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to feel a little hacked off?

(16 Posts)
woopwoopitsdasoundofdapolice Sun 20-Dec-15 17:36:10

Background is my OH WFH 90% of the time and I'm currently on mat leave with our 3rd (5,2 and 3m). Now I know he is busy when he WFH but, when it suits him, he can always make time to do other things and catch up on work in the evening.

He's a wonderful father/husband but what gets my goat is that if I suggest maybe a walk to the park/coffee/lunch with him and kids (not always with kids though due to school and nursery so a good opp for us to spend some time together with just the baby - we don't get much time just for 'us' these days) then he bangs on about how busy he is and he just can't. However if a friend calls him up last minute and asks if he wants to meet for lunch/coffee/entire afternoon game of tennis then he can do that at the drop of a hat. He doesn't mention it either, it'll just come up in conversation a week later so I'll say - what on the day that you said you were far too busy to do anything?!? Is it me, AIBU to feel a bit hacked off????

tomorrow, for example, he doesn't know that I know he's arranged to meet an ex-colleague for a coffee at 1pm (we are friends on Facebook and she messaged me to ask if I was bringing the kids so even she thinks I'm going!). However when I said shall we try and do something tomorrow he said he can't as he's too busy and didn't even mention meeting his ex-colleague. I know there's no funny business going on, we often meet up with our kids together but why not just say I'm meeting x let's meet her with kids too.

Arghhhhhhhhhh! It's also driving me mad because it's hard to do much with 3 kids at the mo, well it's doable but really hard work so any opportunity to socialise with an extra pair of hands would be great IMO. Anyway, rant over - AIBU???

goodnightdarthvader1 Sun 20-Dec-15 17:39:26

He wants to get away from the family, that's what this is about.

AgentProvocateur Sun 20-Dec-15 17:42:54

YANBU. I don't understand why so many people put up with shit like this. He's made it quite clear that he doesn't want to spend time with you or the DC. I'd be planning my exit strategy.

woopwoopitsdasoundofdapolice Sun 20-Dec-15 17:50:36

He gets ample chance to 'get away from us' too, football training and a match every Saturday with the occasional 5 a side thrown in! I should also say that he does do stuff with us, Sunday's we like to keep free as a family day. I don't want to be with him every second of every day it would just be nice for him to say yes let's do that and be a bit more spontaneous like he is when friends ask. He is Mr Yes though, if any friends or family ask him for something he's all yes of course. Me however, if I ask for something it's a bloody drag!!!

woopwoopitsdasoundofdapolice Sun 20-Dec-15 17:51:20

And it's not serious enough to be planning an exit strategy! (Yet) wink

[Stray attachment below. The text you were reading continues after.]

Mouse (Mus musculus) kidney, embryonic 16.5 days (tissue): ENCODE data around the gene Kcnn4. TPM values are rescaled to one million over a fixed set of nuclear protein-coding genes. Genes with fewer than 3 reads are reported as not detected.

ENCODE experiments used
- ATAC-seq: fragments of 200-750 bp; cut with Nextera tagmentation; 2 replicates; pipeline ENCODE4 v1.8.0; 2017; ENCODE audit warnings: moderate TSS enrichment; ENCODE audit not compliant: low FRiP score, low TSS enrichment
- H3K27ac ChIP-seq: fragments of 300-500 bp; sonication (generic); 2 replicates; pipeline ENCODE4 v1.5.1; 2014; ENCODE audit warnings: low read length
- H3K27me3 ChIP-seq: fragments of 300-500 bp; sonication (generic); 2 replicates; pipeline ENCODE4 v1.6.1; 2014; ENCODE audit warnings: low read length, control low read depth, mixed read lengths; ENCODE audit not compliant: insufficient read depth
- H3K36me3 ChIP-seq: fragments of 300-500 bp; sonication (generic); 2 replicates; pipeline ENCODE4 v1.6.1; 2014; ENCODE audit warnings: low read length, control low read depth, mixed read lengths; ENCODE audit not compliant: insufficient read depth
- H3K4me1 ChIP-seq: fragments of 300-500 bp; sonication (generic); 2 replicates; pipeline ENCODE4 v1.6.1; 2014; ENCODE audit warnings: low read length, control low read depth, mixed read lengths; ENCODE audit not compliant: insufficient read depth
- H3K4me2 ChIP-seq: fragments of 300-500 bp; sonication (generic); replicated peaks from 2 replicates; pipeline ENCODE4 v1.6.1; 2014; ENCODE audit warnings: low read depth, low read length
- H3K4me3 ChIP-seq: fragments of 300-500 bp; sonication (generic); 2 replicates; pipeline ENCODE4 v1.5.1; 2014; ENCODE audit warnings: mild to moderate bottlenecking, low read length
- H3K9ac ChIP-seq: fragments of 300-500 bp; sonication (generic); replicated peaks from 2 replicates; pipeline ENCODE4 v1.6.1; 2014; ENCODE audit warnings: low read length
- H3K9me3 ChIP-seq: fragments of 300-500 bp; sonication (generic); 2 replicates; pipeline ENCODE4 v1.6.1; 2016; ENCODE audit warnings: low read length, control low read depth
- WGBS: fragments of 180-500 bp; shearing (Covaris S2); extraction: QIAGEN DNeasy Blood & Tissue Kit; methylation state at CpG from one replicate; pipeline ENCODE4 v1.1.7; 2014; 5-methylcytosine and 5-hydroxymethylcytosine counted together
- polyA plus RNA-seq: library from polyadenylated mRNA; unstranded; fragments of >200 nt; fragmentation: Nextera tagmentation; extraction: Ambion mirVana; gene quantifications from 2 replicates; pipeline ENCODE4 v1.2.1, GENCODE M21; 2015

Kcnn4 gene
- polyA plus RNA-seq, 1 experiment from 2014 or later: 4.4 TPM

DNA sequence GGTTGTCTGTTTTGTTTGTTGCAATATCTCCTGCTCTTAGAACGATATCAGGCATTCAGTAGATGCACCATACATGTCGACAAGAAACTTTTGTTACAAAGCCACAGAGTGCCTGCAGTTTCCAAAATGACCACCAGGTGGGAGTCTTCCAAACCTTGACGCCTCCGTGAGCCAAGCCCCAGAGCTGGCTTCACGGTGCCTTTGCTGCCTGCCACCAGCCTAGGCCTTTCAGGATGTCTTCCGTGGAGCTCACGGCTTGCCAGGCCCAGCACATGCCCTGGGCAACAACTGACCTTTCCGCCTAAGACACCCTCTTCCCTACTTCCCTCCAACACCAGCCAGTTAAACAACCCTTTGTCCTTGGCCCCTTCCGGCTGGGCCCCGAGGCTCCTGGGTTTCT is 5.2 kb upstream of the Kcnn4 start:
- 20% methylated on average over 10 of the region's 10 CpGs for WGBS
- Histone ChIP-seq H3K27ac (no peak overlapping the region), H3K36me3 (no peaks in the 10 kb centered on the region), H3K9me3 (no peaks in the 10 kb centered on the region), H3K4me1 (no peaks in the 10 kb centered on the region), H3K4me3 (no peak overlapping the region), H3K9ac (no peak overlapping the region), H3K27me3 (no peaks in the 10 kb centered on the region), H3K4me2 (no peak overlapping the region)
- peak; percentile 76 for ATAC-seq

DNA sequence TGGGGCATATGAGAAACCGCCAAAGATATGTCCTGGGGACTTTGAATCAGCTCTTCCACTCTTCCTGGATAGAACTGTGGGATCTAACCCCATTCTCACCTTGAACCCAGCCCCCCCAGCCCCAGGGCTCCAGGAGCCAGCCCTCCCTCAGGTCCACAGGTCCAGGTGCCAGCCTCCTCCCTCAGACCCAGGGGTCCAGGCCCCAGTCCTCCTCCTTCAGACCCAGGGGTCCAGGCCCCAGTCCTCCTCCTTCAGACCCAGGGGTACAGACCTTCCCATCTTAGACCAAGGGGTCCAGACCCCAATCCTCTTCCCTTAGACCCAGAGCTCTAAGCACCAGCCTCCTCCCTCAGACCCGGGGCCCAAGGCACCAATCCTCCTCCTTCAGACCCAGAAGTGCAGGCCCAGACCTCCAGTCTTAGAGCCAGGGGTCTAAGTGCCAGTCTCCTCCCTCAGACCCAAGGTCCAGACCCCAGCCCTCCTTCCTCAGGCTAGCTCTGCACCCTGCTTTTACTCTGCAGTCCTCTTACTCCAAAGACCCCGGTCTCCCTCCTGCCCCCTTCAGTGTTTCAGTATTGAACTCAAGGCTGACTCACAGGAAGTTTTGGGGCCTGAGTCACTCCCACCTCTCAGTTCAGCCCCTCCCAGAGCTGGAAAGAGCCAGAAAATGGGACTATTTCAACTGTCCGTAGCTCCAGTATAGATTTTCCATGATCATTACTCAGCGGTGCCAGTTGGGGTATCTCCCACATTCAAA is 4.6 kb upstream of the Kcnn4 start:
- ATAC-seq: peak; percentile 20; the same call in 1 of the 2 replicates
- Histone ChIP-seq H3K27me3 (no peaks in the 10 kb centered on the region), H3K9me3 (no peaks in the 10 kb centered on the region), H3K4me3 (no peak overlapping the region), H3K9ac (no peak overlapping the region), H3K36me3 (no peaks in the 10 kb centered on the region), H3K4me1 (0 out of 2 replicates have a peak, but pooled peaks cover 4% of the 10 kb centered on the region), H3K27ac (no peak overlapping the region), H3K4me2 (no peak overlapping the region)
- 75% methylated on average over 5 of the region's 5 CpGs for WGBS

99percentchocolate Sun 20-Dec-15 18:03:12

My DP WFH 90% of the time too and this was a bit of contention with us for a little while too. He explained it though as not wanting to get into the habit of just leaving work. He struggles to get back into work if he stops for a break to go for a coffee, etc with us and found it was impacting on his work when he did this. I insisted that I only wanted to do it occasionally, but I think we both knew I'd want to make it a weekly thing and he just couldn't risk that impacting on his work. It was nothing to do with not wanting to spend time with us, just his lack of motivation when it came to work.
Have you tried talking to him about it?

lizzydrippingsghost Sun 20-Dec-15 18:04:06

i would get myself and the dcs ready and then ask him what time are we meeting xxxx for coffee

RubbleBubble00 Sun 20-Dec-15 18:38:27

Sorry to ask but did he really want 3rd dc

Oldraver Sun 20-Dec-15 18:44:35

I would get the kids ready and hand them over to him as he is about to leave

And go off and have some time to myself

woopwoopitsdasoundofdapolice Sun 20-Dec-15 19:35:38

Actually 99percent I didn't think of that, also when I put myself in his position as well he rarely sees people these days as his work is all done virtually now. He used to regularly visit clients in his old job and was based in the office so a lot of contact with people. I had the option when I return to work next year to WFH full time but chose 3 days in the office part time for the reason that I wanted to maintain contact with people face to face. I also think maybe he doesn't think more than 24 hours in advance! I sounded out him meeting his ex-colleague by asking for some Christmas card addresses and asked for hers, he gave me the address, I wrote it on the dnvelope then 5 mins later he said oh yes I'm meeting her tomorrow for a coffee. Then when I mentioned the fact that he had said he was busy this week he said it's only for a quick coffee as they were going to be in the same town at the same time (he likes to work from coffee shops sometimes to get out of the house). I then said that I thought she'd be bringing her kids and he hasn't registered that she might do that and be expecting to see ours too! I think men just don't think sometimes, but we all knew that right. Yes we planned all 3 and no issues other than that. Could've a lot worse that I could be complaining about I guess! Oldraver - I'm going to do that next week, need to do some sales shopping, alone! smile